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GBP hit by soft CPI data and now awaits weather-hit March retail sales.

By Nick Parsons

After finishing equal bottom of the table with the New Zealand Dollar on Tuesday, the GBP looked set to repeat the same dismal performance on Wednesday until it managed to close up against a very out of favour Canadian Dollar. GBP/USD spent most of the Asian session in a tight range either side of 1.4300 but when the UK CPI figures were published at 09.30 local time in London, it plunged more than a cent to a low of 1.4180. GBP/AUD lost 1 ½ cents to 1.8250 whilst GBP/NZD fell on to a 1.93 ‘big figure. There has been little respite overnight in Asia and though trading ranges have not been wide, the GBP has again lost ground against all the major currencies.

UK inflation figures came in not just lower than consensus expectations, but lower than the whole range covered by most professional forecasters. Prices rose just 0.1% in March to take the annual rate of inflation down from 2.7% to 2.5% against expectations that it would be unchanged at 2.7%. This means that CPI inflation is at its lowest in a year and March’s fall in the annual rate is the 2nd consecutive month in which the annual rate has fallen; we haven’t seen that since August – September 2015. The Office for National Statistics said that women’s clothing prices rose slower than usual for this time of year, rising by 0.7% between February and March 2018 compared with a larger rise of 2.0% between the same two months in 2017. Alcohol and tobacco also helped ease inflation pressures, with tobacco duty rises linked to the Budget being announced in November 2017 instead of March 2018.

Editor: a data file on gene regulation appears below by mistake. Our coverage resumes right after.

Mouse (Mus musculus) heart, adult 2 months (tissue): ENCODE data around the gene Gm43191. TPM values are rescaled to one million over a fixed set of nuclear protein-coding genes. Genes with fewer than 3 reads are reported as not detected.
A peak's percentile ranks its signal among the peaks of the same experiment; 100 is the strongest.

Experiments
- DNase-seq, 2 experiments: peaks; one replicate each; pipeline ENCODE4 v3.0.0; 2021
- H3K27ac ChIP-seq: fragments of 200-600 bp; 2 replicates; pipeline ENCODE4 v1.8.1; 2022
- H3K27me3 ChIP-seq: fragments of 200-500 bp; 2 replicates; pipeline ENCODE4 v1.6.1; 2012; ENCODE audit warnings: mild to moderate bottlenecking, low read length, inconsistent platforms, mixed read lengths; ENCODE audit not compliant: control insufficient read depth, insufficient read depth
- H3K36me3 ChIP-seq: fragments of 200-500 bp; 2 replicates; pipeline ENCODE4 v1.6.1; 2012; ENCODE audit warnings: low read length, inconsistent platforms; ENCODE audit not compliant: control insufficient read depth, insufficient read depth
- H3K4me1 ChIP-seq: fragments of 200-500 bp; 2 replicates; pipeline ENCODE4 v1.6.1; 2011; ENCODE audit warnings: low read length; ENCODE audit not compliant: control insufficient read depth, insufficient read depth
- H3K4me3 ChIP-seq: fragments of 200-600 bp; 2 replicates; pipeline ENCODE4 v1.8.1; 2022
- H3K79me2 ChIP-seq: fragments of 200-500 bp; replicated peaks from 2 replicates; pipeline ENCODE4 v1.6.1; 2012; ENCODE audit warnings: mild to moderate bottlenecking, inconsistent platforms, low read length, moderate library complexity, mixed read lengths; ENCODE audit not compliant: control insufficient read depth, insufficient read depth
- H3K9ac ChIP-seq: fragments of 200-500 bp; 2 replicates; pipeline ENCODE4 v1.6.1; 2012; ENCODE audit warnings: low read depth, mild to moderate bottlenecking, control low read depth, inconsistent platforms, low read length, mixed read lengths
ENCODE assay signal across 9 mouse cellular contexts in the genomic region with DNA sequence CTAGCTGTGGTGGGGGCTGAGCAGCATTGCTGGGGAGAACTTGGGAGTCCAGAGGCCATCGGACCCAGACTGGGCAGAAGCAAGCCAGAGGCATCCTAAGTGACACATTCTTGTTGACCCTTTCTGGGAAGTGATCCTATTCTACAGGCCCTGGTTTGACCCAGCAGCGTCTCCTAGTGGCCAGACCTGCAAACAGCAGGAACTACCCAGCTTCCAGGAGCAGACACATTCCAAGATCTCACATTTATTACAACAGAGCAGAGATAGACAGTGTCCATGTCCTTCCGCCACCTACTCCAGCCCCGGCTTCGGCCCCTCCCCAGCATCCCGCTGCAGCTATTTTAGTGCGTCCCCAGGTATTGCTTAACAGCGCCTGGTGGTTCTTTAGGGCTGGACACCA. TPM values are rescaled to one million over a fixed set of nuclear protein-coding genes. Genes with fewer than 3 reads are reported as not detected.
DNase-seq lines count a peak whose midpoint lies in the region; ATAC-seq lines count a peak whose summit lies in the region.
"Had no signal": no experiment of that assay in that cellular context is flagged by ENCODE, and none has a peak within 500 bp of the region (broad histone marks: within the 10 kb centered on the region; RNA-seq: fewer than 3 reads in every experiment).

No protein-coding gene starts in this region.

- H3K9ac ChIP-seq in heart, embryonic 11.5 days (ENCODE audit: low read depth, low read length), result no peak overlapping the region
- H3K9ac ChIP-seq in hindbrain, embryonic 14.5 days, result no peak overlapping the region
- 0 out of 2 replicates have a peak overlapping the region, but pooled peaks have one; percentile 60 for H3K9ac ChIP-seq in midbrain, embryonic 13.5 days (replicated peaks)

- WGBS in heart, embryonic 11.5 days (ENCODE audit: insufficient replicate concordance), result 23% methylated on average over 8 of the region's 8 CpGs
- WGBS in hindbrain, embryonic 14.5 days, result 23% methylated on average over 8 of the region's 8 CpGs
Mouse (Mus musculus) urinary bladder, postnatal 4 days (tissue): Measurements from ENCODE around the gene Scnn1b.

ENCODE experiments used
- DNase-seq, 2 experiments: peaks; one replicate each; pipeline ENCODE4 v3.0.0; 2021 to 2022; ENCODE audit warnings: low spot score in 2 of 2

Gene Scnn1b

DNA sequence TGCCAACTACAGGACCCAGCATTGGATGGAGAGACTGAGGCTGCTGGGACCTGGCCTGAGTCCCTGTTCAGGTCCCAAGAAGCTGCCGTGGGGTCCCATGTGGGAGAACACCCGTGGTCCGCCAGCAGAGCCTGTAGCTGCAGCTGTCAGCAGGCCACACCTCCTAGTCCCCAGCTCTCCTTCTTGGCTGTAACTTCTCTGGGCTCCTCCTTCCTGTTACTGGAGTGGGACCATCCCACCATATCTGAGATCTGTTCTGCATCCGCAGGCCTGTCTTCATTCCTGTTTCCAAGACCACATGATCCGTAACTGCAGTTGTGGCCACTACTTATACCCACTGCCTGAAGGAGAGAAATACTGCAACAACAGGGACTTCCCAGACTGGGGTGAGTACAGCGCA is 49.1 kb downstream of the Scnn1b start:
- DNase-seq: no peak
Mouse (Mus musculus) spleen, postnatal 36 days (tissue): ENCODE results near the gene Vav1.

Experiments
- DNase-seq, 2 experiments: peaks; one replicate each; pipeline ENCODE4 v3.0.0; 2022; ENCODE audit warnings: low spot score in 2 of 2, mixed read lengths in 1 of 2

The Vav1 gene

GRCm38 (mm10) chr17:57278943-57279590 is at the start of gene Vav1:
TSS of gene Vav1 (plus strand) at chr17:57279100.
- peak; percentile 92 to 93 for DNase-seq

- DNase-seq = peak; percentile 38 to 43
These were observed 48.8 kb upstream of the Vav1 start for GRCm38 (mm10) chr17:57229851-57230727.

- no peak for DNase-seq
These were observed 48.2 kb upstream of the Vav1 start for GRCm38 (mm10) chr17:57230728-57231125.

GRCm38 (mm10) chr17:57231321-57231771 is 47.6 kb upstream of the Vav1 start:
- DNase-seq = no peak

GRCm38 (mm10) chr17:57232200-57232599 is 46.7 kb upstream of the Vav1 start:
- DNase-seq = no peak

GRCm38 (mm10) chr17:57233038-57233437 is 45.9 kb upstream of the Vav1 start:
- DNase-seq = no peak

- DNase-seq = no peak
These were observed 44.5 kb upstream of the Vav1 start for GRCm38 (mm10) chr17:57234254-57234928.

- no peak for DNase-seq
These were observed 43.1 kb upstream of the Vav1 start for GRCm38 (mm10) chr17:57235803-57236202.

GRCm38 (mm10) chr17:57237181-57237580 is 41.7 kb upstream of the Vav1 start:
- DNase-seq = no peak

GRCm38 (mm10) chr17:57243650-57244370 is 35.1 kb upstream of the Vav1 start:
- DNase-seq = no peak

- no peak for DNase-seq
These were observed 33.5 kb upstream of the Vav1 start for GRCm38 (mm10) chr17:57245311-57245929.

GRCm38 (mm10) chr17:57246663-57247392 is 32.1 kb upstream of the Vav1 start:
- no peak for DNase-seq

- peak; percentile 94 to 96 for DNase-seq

It is not only investors holding British Pounds who are left nursing losses. The Bank of England has also suffered yet another blow to its credibility, having publicly agitated for at least two months about the likelihood of a rise in interest rates at its May MPC meeting. This might of course still happen, but the probability of it now is much lower than it was just a few days ago. And, with inflation on a sharp downtrend towards its 2% target, the feeling will persist that a rate hike in May is designed to save face on the MPC rather than being truly ‘data dependent’. The Pound opens in Europe this morning with GBP/USD at 1.42 with GBP/EUR in the high-1.14’s.